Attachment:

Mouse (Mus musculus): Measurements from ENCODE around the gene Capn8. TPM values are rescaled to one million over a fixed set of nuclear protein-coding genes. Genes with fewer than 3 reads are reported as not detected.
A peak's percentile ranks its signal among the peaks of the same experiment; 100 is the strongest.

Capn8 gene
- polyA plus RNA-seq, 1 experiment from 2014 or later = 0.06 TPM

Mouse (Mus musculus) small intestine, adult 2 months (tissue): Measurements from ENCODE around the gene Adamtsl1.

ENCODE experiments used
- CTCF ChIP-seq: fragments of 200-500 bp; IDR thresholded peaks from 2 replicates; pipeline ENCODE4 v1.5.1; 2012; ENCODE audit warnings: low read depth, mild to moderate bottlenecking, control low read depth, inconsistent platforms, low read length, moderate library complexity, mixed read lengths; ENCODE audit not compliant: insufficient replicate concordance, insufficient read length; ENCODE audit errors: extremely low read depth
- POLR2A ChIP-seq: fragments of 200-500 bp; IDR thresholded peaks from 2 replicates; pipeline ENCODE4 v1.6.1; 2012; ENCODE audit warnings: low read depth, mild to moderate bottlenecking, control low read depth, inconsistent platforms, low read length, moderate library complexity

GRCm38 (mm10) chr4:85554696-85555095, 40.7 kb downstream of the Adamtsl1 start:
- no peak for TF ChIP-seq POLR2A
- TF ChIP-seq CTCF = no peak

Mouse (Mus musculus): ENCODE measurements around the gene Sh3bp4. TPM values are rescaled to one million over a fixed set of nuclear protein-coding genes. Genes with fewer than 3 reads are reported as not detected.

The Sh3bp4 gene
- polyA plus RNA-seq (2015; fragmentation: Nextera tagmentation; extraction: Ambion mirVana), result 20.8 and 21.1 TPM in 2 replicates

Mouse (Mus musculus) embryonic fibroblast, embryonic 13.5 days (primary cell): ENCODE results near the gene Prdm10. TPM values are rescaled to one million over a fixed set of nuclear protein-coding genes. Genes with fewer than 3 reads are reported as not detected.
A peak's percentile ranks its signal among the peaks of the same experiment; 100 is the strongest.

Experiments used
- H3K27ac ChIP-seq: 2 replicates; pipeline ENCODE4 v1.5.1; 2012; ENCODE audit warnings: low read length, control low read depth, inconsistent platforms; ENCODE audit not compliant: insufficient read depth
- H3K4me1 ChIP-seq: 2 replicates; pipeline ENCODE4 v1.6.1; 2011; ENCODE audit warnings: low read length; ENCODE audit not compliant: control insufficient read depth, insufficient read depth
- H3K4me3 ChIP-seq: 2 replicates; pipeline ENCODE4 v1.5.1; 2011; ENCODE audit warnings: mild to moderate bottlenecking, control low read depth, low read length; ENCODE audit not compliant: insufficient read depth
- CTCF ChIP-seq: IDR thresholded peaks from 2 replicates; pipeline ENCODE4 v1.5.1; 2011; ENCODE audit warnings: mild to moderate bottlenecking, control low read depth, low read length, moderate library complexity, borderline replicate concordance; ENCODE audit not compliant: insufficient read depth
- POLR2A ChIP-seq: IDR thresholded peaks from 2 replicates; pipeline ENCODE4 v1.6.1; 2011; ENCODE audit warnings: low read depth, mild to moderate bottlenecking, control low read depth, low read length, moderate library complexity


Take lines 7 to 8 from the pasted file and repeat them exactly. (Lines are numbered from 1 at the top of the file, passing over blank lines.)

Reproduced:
- CTCF ChIP-seq: fragments of 200-500 bp; IDR thresholded peaks from 2 replicates; pipeline ENCODE4 v1.5.1; 2012; ENCODE audit warnings: low read depth, mild to moderate bottlenecking, control low read depth, inconsistent platforms, low read length, moderate library complexity, mixed read lengths; ENCODE audit not compliant: insufficient replicate concordance, insufficient read length; ENCODE audit errors: extremely low read depth
- POLR2A ChIP-seq: fragments of 200-500 bp; IDR thresholded peaks from 2 replicates; pipeline ENCODE4 v1.6.1; 2012; ENCODE audit warnings: low read depth, mild to moderate bottlenecking, control low read depth, inconsistent platforms, low read length, moderate library complexity